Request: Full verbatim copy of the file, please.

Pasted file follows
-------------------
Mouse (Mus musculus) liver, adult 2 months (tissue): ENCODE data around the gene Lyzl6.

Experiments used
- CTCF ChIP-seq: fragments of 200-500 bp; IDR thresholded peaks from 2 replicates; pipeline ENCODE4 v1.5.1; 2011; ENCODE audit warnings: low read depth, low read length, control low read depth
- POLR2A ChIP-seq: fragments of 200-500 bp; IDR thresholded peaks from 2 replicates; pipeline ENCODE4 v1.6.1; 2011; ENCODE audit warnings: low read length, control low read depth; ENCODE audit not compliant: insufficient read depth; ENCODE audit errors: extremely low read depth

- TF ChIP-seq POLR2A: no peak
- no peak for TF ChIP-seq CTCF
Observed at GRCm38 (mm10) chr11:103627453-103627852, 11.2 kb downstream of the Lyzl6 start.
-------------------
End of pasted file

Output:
Mouse (Mus musculus) liver, adult 2 months (tissue): ENCODE data around the gene Lyzl6.

Experiments used
- CTCF ChIP-seq: fragments of 200-500 bp; IDR thresholded peaks from 2 replicates; pipeline ENCODE4 v1.5.1; 2011; ENCODE audit warnings: low read depth, low read length, control low read depth
- POLR2A ChIP-seq: fragments of 200-500 bp; IDR thresholded peaks from 2 replicates; pipeline ENCODE4 v1.6.1; 2011; ENCODE audit warnings: low read length, control low read depth; ENCODE audit not compliant: insufficient read depth; ENCODE audit errors: extremely low read depth

- TF ChIP-seq POLR2A: no peak
- no peak for TF ChIP-seq CTCF
Observed at GRCm38 (mm10) chr11:103627453-103627852, 11.2 kb downstream of the Lyzl6 start.